The shack had a still intact metal roof, no glass windows, but the wood was hardly even rotting. The moment I stepped onto the small porch, which someone had strung a lantern onto, I clicked off the safety. There was a noise that wasn't animal of any kind. It was humming. I looked back at Finn, who didn't seem to be phased in the least. Finn thought now was a great time to hum a goddamn jaunty tune. Of course he did. I rolled my eyes, and my head, and stepped inside the one room shack.

Then the humming became words, the words were about drowning, and in the span of a breath an empty room was filled with the presence of a middle-aged Creole woman. I would have fired, but her clothing looked like something before even the 20's. The gun wouldn't do a god damn thing. I screamed for a second, and cursed myself after because if the gator shifter was around, I had either attracted it here, or scared it off. Both options sucked because I couldn't fight two things at once. Shit. I didn't even have my EMF detector. Zell would kill me right now, and would sure as shit give me a lecture when I came home again.

If I came home again.

"Lily?!" Finn hissed, running up to my side in just a few steps. My face must have been white as a sheet, and when I glanced at Finn, he was more confused than ever. "Lily, whats wrong?"

Of course. I forgot sometimes that not everyone saw ghosts. No, other people got to be normal supernatural bounty hunters and not hear voices in their heads that belonged to actual dead people constantly vying for your attention.

I lowered my gun, slowly. The woman looked slightly less terrifying, but it still didn't feel right. She wasn't just a spirit, she was a ghost with seriously bad rap. There was a hissing sound, and I was certain it wasn't any snake. I looked back to Finn who still couldn't see a thing, and I could see his breath. In August.

She was still singing a delightful chant about death and drowning and something that sounded like 'Frenire'.

"Mam," I started, trying to remember what the psychic had taught about being kind, "I'm sorry for trespassing."

"Lilly," Finn scoffed, smiling, because he must have thought I was playing some stupid joke, "What are you doing?"

I sighed and stared at the floor, and then remembered that I could not ignore the ghost, so I went right back to looking at her. Her face was drawn up in rage, and her hands balled into fists. Shit. The sweat on my spine was chilled, and I had to fight off a shiver. She was one powerful and pissed off spirit, and if she could shove the temp down 40 degrees, she could easily throw my ass into one of these fairly solid looking walls.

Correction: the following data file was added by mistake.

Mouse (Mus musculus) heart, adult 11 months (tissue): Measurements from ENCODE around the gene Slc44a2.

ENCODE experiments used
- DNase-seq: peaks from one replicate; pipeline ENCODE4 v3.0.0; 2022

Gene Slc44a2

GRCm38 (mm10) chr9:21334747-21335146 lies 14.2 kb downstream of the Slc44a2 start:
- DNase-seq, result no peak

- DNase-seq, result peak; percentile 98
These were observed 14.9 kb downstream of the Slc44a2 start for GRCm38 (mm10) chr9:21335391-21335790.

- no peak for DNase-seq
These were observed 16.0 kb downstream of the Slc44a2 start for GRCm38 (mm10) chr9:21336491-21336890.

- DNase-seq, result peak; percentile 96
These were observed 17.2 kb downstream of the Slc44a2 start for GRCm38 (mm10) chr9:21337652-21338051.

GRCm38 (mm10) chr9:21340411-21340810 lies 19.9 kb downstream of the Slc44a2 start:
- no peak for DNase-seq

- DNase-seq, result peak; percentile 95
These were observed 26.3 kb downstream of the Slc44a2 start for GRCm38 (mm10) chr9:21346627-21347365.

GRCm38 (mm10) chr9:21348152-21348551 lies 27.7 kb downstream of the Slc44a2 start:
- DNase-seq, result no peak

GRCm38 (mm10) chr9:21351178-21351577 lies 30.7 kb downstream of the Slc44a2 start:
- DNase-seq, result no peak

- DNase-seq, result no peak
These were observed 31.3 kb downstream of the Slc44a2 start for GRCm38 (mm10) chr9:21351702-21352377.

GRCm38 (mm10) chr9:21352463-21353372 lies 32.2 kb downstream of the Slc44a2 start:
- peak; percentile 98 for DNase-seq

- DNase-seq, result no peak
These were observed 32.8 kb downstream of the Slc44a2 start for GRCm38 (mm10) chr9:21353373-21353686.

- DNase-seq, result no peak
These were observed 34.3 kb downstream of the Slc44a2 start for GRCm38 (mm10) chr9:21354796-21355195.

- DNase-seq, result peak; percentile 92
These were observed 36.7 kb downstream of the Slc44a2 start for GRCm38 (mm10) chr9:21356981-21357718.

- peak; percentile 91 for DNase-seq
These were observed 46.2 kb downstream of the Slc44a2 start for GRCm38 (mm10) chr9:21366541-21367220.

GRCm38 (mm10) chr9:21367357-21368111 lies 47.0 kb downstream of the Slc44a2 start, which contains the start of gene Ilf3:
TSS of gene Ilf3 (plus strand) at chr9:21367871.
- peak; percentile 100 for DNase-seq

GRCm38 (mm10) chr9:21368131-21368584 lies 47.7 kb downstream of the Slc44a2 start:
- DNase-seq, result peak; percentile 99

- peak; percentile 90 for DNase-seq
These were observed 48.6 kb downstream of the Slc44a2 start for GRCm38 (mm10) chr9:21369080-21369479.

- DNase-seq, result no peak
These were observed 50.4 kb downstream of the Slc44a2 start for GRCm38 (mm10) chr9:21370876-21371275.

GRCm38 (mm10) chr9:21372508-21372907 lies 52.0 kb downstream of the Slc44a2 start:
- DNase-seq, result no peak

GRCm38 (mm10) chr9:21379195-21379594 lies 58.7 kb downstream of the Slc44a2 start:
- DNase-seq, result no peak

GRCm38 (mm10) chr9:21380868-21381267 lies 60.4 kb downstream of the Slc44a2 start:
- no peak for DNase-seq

"There's a ghost Finn," I said plainly, like I was warning him about a poisonous snake on the trail ahead, or maybe a nest of brown recluse spiders. "Mam?" I spoke again, trying to keep my voice even and calm. "Do you know that you're dead?"

She nodded once, firmly. Great. She just didn't care.

"Okay. I'm sorry for disturbing your rest," Finn snickered, and she snarled, loudly. He stopped and stilled in that way he always did before he lunged into an attack, and I knew she had finally given off an EVP someone more sane than me could actually hear, "but if you can answer just one question we will leave your home in peace."

She didn't refuse me, and I could hear Finn audibly click off his safety.

"Where is she standing?" he hissed, as if she couldn't hear him.

"Right in front of me jackass, and put that away, it won't do a thing," I snapped, and the woman smirked for just a second. The next moment Finn's gun was pulled from his hand, and slammed him in the face before he could stop it.

"Hey!" I shouted, and the next words out of my mouth were not English. They were the first line's of the prayer for exorcism. A warm breeze went through the room, and she froze entirely, like a hologram having a glitch. We needed to get the fuck out of here, but we still needed to find that psychotic gator shifter before he or she killed anyone else.